Craig versus Annihilationism
Jefferson Vann explains why utilizing Old Testament prototypes in search of the biblical doctrine of hell is not “bad hermeneutics.”
In a recently published article on William Lane Craig’s Reasonable Faith blog, a reader asked why the Old Testament prototypes of hell seem to be ignored by those like Craig who teach that it will involve eternal torment. After all, the flood did not torment its victims forever. It drowned them. The inhabitants of Sodom and Gomorrah were not tormented perpetually, they were destroyed.
Craig’s response was:
…it’s just bad hermeneutics to take Old Testament “prototypes” as the interpretive key to New Testament doctrine on the state of the damned after death. You risk imposing some accidental feature of those stories onto New Testament teaching, which may be contrary to that feature. These Old Testament judgments of people of course involve destruction of the people concerned in the sense of the termination of their earthly lives, lest they still be around today, somehow preserved through the centuries in prisonhouses in Palestine! Moreover, what these prototypes essentially involve is the death of the persons judged, and the New Testament doctrine of everlasting torment involves exactly the same thing.”1
Dr. Craig’s response makes a number of implications which are important to flesh out in terms of their specifics. I will attempt to do that, and then make counter arguments to defend conditionalism in general, and its approach to the Old Testament.
Dr. Craig implies that conditionalism utilizes bad hermeneutics.
Hermeneutics is a set of principles that govern the proper interpretation of a text. The principles apply to any text, not just biblical texts, but some of those principles have evolved specifically due to the unique nature of canonical scripture. One of those hermeneutical principles is called progressive revelation.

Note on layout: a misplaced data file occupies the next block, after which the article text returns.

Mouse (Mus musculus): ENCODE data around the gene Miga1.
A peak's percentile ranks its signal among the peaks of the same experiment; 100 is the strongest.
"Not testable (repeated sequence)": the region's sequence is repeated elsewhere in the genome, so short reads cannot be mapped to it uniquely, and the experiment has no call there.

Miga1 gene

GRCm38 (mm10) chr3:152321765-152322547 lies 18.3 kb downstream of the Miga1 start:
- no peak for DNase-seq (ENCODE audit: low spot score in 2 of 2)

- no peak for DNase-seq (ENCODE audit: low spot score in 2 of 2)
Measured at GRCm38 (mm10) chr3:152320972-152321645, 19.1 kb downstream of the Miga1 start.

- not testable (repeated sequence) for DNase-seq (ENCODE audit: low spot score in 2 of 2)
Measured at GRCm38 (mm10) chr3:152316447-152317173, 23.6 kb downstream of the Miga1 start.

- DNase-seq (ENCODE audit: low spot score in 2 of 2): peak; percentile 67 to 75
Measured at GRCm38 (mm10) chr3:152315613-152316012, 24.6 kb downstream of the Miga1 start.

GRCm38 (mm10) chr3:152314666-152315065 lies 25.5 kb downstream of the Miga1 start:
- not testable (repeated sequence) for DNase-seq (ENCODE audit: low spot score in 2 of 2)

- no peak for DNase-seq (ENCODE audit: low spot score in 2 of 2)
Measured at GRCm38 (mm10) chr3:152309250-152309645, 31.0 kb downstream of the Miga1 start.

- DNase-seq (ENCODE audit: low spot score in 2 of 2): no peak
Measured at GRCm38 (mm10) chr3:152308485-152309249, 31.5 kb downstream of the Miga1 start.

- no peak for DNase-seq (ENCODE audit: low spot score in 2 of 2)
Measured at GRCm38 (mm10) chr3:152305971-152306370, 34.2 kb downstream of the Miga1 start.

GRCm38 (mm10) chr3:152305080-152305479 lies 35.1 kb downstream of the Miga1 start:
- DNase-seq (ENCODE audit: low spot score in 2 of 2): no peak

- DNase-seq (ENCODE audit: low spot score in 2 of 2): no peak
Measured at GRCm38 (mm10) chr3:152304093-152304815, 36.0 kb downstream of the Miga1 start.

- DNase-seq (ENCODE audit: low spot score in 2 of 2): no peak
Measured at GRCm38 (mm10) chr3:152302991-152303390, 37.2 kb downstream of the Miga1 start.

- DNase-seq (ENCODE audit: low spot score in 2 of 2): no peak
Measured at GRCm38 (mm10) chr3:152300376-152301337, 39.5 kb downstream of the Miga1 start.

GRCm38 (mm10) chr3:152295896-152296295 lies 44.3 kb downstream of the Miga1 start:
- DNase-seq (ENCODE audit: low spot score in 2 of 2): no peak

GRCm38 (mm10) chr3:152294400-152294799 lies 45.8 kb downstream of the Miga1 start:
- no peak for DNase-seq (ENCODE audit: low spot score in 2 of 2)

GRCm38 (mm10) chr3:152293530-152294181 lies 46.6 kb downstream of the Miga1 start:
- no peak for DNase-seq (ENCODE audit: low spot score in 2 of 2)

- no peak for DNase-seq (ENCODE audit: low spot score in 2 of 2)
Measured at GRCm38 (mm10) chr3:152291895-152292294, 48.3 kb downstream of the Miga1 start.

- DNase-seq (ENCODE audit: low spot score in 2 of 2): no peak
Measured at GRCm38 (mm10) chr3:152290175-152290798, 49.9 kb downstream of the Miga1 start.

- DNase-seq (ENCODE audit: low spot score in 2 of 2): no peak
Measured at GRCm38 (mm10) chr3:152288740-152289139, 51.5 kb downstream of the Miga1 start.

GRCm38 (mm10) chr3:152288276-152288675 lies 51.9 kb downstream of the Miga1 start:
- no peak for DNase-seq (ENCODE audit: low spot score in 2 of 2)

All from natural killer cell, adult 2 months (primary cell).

This principle teaches that the doctrines of scripture are taught more clearly in the New Testament than in the Old Testament. Thus, we can understand doctrines relating to the nature of God, humanity, sin, salvation the church and the last things better after reading the New Testament than if we only read the Old.
Craig implies that the New Testament adds significant content to the biblical doctrine of hell. He also implies that conditionalism misses the mark because we ignore this new revelation. For this implication to be accurate, two things have to be true. First, the Old Testament statements about the final state of the lost must have sufficient wiggle room to allow for eternal conscious torment. Secondly, the New Testament statements must clearly teach this new doctrinal understanding, and refute any previous inferences.
For Craig, the destruction aspect of God’s punishment prototypes in the Old Testament is an “accidental feature.”
He concludes that the significance of God’s punishment of the reprobate in Genesis— the flood victims and the inhabitants of Sodom and Gomorrah — is that both were killed. He then concludes that sinners will be killed as their final punishment, but in both cases the judged will continue to exist.
The best way to evaluate such conclusions is to see how they match what the New Testament says when referring to those Old Testament prototypes.
What the New Testament says when referring to those Old Testament prototypes
Matthew 24:37-42 (CSB)
37 “As the days of Noah were, so the coming of the Son of Man will be. 38 “For in those days before the flood they were eating and drinking, marrying and giving in marriage, until the day Noah boarded the ark. 39 “They didn’t know until the flood came and swept them all away. This is the way the coming of the Son of Man will be. 40 “Then two men will be in the field; one will be taken and one left. 41 “Two women will be grinding grain with a hand mill; one will be taken and one left. 42 “Therefore be alert, since you don’t know what day your Lord is coming.
Jesus used the word “taken” (paralambano) to refer to one fate, and “left” (afiemi) to refer to another, but scholars have debated which of these verbs actually refers to punishment and which refers to salvation. The ones taken could be rescued, or their lives could be taken in judgment. The ones left could be survivors of judgment, or they could be abandoned to it. Regardless of how one interprets this text, however, it is hard to justify Craig’s conclusion that destruction is a merely accidental feature.